- The Washington Times - Tuesday, June 4, 2002

One week after D.C. firefighter Antoine Marshall and his family moved into their new home in Largo, Mr. Marshall died there.
Mr. Marshall was only 30 when he died from a blood clot on April 1, leaving Mona Marshall to take care of their three children Terron, 9, Antoine Jr., 5, and Amonie, 10 months and their $1,800 monthly mortgage payments.
Mrs. Marshall knew she would receive his retirement benefits and $10,000 life insurance to help pay the bills, but more than two months after her husband died, the 30-year-old widow has yet to receive a dime.
Her experience is part of an ongoing problem for city firefighters, dozens of whom are owed back pay and money for step increases.
Mrs. Marshall had to start relying on her family and has left the $17,000 funeral expense unpaid. Mrs. Marshall said she plans to sell her husband's truck in order to pay the mortgage.
"We worked hard for this, and he enjoyed it for only a week," Mrs. Marshall said recently while seated in her living room, her wedding photos nearby. "I don't want to lose it."
She said she found out about a week ago that no one from the Fire and Emergency Medical Services Department personnel department had notified the payroll department that her husband was dead, even though it stopped Mr. Marshall's paycheck for his last week of service.
No one had begun processing the paperwork to get her family's survivor benefits paid, Mrs. Marshall said, until she inquired about it three weeks ago.
The station where Mr. Marshall worked notified the department's personnel department, which should have processed his family's survivor benefits. Mrs. Marshall should have begun receiving benefits about a month after her husband's death, but she said she has been told it will be another two months before she is paid.
"They didn't know he had passed away. Someone dropped the ball," Mrs. Marshall said.
Lt. Steve Fennell, who worked with her husband at Engine Company 19, said that everyone in the department knew Mr. Marshall had died.
"The retirement section was not notified [by the fire department personnel department]. The fire chief knew; our payroll division knew. How many notifications do you need? This widow is not getting any money," said Lt. Fennell, a union representative.
Mrs. Marshall said she also found while trying to get the benefits paid that her husband was owed $2,000 a year in back pay from a step increase he received in December, as well as about $1,500 per year for technician pay he qualified to receive as a driver last May.
"It is a shame he had to die to finally get paid," Mrs. Marshall said.
But far more firefighters are still owed back pay, according to Lt. Raymond Sneed, president of D.C. Fire Fighters Association, Local 36. He said he has found at least 50 of his members who are owed pay raises, step pay increases and technician pay.
"They have not straightened this mess out," Lt. Sneed said. "It is difficult for us to operate under these conditions."
Lt. Sneed began polling his members about back pay after he received notice that Chief Ronnie Few provided testimony to the House Appropriations subcommittee on the District that all back pay issues had been resolved.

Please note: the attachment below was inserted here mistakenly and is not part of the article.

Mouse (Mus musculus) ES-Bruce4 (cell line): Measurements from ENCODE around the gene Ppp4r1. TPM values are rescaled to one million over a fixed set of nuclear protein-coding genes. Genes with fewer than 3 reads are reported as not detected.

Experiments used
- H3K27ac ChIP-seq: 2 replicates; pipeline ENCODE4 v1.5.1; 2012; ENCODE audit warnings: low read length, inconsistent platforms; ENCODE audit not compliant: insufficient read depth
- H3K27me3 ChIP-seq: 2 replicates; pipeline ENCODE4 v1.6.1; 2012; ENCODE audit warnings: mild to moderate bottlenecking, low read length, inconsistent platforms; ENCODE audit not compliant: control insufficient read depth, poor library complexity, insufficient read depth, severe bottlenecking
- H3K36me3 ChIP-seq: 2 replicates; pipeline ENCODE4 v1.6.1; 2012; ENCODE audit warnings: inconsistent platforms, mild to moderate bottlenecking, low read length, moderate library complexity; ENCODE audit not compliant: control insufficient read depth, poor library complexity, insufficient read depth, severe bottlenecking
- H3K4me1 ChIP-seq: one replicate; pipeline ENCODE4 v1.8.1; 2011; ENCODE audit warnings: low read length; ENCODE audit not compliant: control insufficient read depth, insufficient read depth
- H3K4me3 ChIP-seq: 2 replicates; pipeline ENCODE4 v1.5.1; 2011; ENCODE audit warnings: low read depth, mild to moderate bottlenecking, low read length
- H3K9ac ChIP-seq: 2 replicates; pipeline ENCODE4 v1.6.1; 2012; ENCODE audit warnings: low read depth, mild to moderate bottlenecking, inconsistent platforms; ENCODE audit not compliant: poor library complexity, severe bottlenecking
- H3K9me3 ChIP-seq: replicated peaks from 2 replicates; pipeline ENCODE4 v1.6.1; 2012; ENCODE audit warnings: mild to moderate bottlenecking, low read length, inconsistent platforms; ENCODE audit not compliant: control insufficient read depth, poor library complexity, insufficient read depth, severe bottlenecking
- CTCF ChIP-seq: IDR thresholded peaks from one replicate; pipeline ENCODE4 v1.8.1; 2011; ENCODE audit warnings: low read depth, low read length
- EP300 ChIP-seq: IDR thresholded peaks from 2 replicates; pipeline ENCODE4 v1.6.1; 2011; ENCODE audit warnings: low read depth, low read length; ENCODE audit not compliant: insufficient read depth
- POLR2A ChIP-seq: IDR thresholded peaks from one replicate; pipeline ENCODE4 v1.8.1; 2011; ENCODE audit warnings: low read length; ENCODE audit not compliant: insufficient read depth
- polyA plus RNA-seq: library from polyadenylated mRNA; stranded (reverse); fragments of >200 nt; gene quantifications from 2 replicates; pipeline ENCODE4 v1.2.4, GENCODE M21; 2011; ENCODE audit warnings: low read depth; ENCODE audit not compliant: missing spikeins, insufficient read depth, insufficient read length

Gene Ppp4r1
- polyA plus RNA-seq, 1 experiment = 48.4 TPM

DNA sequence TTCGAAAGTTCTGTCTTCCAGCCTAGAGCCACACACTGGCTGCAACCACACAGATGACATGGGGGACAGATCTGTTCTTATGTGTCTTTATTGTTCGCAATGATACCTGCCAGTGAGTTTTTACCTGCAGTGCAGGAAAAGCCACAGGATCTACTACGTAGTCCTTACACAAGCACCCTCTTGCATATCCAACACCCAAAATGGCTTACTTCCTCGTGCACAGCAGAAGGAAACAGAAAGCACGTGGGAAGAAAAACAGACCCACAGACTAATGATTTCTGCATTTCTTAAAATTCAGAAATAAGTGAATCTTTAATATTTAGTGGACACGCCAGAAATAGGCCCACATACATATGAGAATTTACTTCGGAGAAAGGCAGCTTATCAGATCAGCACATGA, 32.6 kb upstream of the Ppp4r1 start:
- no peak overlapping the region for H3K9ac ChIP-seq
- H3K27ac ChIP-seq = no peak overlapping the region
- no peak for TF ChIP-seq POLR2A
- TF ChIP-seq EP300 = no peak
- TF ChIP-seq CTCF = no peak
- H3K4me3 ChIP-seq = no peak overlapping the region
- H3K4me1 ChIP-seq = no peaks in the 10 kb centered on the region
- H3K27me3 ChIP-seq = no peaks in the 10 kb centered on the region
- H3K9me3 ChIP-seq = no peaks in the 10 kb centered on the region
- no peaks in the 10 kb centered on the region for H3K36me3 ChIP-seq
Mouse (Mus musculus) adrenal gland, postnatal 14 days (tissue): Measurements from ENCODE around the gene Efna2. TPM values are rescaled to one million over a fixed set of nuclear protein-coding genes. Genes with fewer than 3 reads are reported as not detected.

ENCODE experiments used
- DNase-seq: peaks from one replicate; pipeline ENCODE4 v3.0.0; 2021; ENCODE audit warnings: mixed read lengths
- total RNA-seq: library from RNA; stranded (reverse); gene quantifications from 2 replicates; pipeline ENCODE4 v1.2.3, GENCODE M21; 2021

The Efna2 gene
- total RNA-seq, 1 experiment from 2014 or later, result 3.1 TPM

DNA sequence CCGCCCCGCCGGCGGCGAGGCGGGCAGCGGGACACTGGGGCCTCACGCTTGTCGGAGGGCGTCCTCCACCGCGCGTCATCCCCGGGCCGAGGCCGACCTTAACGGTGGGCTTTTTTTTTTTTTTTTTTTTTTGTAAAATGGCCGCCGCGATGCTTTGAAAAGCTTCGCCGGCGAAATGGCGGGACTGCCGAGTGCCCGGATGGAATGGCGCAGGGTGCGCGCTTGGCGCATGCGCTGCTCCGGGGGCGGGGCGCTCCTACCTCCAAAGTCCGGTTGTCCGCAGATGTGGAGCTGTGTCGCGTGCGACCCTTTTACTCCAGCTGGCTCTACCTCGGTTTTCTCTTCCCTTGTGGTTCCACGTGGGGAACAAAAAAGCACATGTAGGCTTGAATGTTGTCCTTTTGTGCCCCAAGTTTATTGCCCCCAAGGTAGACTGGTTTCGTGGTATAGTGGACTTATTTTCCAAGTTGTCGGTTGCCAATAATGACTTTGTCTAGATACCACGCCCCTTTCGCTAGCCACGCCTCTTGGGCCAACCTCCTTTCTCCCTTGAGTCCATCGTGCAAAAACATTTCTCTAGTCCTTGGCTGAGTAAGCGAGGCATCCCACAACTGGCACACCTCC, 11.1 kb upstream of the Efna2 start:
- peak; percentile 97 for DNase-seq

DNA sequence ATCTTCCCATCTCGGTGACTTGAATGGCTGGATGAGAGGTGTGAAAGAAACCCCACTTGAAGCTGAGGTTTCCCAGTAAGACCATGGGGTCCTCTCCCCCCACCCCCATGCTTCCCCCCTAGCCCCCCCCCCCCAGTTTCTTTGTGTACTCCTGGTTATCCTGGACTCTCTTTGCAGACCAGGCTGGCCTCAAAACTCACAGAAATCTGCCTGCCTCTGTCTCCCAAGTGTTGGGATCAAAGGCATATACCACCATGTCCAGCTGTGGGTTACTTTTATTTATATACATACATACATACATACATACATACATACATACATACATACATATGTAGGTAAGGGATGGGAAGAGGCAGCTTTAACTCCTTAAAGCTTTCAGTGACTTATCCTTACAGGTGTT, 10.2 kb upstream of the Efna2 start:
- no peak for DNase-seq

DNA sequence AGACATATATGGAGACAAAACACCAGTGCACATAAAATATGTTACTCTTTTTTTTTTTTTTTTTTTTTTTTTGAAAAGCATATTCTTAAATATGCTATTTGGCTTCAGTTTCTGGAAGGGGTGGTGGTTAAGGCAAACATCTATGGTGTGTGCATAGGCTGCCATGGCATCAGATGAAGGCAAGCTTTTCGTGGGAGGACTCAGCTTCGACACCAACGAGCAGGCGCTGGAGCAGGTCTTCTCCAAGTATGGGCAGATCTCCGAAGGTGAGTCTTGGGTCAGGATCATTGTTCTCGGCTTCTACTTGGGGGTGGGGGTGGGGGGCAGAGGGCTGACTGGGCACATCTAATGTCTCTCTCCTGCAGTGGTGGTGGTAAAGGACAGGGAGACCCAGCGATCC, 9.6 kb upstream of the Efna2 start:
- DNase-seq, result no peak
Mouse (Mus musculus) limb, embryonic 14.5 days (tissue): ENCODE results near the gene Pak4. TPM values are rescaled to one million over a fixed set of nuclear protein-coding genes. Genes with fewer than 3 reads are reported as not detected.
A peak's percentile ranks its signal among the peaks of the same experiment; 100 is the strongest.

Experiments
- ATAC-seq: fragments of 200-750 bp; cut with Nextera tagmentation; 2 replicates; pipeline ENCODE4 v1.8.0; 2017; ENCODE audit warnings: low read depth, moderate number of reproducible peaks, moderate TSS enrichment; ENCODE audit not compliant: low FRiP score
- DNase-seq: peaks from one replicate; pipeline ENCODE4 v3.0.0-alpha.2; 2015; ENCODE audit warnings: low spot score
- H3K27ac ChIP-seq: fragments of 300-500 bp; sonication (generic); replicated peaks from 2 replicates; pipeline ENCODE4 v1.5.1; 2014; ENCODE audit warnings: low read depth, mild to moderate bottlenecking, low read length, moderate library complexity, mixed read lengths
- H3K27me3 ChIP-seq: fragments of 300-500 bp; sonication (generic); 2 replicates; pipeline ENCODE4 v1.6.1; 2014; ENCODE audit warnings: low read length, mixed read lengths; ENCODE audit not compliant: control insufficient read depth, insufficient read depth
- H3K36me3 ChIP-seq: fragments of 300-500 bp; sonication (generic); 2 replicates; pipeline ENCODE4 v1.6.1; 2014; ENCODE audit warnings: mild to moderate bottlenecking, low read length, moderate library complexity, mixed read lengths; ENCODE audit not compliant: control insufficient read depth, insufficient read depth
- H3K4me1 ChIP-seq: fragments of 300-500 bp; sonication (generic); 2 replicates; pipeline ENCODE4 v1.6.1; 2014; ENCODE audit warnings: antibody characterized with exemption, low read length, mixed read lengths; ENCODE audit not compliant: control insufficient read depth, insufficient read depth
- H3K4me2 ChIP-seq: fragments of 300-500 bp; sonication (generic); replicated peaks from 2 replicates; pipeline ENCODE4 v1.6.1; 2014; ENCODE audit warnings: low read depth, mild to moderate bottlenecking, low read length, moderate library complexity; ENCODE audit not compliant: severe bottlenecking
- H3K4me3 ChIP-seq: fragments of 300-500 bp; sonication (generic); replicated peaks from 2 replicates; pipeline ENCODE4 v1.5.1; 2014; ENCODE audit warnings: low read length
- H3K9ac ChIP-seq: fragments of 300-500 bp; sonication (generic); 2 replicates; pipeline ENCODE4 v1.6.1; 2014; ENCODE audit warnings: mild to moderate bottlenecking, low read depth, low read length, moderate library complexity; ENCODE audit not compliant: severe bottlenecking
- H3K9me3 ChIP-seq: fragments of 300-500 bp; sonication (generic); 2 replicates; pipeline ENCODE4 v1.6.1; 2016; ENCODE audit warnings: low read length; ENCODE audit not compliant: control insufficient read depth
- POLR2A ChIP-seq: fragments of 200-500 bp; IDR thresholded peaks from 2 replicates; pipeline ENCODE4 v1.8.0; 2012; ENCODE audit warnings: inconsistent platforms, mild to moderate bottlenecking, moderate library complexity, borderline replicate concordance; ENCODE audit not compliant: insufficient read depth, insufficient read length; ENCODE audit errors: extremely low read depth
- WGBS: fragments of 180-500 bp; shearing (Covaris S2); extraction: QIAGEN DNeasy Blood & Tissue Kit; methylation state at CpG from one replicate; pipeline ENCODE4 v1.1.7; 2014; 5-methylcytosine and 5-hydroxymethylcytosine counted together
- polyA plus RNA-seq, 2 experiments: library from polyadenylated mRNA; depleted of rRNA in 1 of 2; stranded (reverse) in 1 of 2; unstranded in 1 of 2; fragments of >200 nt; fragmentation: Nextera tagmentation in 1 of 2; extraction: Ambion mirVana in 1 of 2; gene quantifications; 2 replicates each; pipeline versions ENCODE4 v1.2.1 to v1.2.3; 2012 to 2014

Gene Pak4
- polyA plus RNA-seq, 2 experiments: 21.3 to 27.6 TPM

Fire department spokeswoman Lisa Bass and Chief Few said in a prepared statement that they were not aware Mrs. Marshall was having problems getting her benefits paid. Miss Bass also said she could not comment about back pay unless she was provided details on the type of back pay and the names of the firefighters owed.
Lt. Sneed said that he completed collecting all the information of firefighters owed back pay on Friday and would forward that information to Deputy Mayor Margret Nedelkoff Kellems.
Chief Few said in April that all firefighters were paid their back pay when he responded to questions from Rep. Randy "Duke" Cunningham, California Republican.
The chief said that the back pay was a "top priority," and that all 1,300 firefighters had been paid.
"The department is pleased to report that the large backlog of employees with overdue step increases has been resolved, and those persons have received those increases on their most recent checks," Chief Few said in his reply.
Chief Few whose tenure has been plagued by slow response times, aging equipment and low morale among firefighters resigned last week, effective July 31.
When told firefighters have still not been paid, Mr. Cunningham said in a statement that he is confident Mayor Anthony A. Williams would resolve the problem.
"I have every confidence that he [Mr. Williams] will continue to make sure these discrepancies are resolved and our brave firefighters are rightly compensated for their valuable service," Mr. Cunningham said in his statement.
Mrs. Kellems said she found out in April that there were firefighters owed back pay and has been working with the fire department and the Office of Personnel Management to ensure they are reimbursed.
She said she was not aware of Mrs. Marshall's plight but would look into the matter, adding that she is not in the practice of causing further hardships for a grieving family.
"A lot of this has fallen through the cracks," she said.


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